Saturday, March 21, 2009

The HRW, Mizos and Chins: Human rights and paradoxes

By Paritosh Chakma

After the New York-based global human rights watchdog, Human Rights Watch brought out its report “We are like forgotten people” to champion the cause of the Chin refugees in India, it faced the strongest rebuffs from the most powerful social organization of Mizoram, the Young Mizo Association (YMA). The YMA has taken serious note of the accusations made in the HRW report against Mizos and YMA who have been accused of committing further abuses against the vulnerable Chin refugees.

The HRW report states - “Chin in Mizoram face security abuses, severe discrimination, religious repression, and lack of jobs, housing, and affordable education. They live largely at the mercy of the local population in Mizoram.” (Page 65) HRW also accused the YMA and the student body, Mizo Zirlai Pawl of forcible refoulement of Chins from Mizoram. Forcible refoulement is not permitted as per the international law.

Some of the allegations could be true. Take for example, following a brawl between the local Mizos and Chin refugees at Tanhril village, about 20 km north of Aizawl, all the Chin refugees were served “quit notice” asking them leave the village by 4 October 2008. According to the media reports, the brawl took place after some refugees allegedly teased some Mizo girls of the village while they were taking bath.[1] But instead of taking action against the specific accused person or persons, the decision to serve the “quit notice” on all Chin refugees was reportedly taken in a joint meeting of Young Mizo Association (YMA), Tanhril village council, Mizo Hmeichhe Insuihkhawm Pawl (women organisation) and Mizo Upa Pawl (elders’ organization). At least 40 Chin refugees have reportedly left Tanhril village following the “quit notice”.[2] While any person who has committed a crime must be punished as per the procedures established by law, “collective punishment” is illegal and banned by international law.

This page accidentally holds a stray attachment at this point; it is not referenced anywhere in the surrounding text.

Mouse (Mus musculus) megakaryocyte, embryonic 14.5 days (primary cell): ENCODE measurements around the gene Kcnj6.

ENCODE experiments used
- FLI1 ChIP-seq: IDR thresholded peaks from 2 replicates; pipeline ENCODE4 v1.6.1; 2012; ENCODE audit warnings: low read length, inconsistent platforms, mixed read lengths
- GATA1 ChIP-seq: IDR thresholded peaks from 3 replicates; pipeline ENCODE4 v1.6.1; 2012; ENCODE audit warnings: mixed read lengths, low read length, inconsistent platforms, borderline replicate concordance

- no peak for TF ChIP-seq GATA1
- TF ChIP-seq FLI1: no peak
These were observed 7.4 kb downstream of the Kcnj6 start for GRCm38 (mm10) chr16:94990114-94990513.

The HRW provides interviews of some Chin refugees to validate its accusations. In one such interview, a Chin woman has been quoted as saying in Aizawl, “The way [the Mizos] think is that killing a Chin person is like killing a dog. It is not that serious.” (Page 69)

This could be a wild accusation. I don’t think this is true. The law in this country is not so weak so that any one can so easily escape trial and prosecution after killing a human being like a dog.

The YMA, whose membership is spread throughout the length and breadth of the state, has threatened to take action against the Chin refugees if they did not “apologize for the report” of the Human Rights Watch. The YMA blamed the Chins for providing “false information” to the HRW about their alleged mistreatment by the Mizos in Mizoram, with whom the Chins share much cultural affinity. As threats of reprisal loomed large, a section of the Chins have already disowned the HRW report.

On its part, it is only natural that the HRW defended its report. The HRW clarified that creating a misunderstanding or discord between the Mizos and Chins was not at all the objective of the report and appealed to the YMA to see the report from the human rights point of view”.

That is true.

[1]. Quit notice to Burmese migrants in Mizo village, The Shillong Times, 30 September 2008
[2]. Myanmarese migrants move out of Tanhril, The Newslink, 6 October 2008

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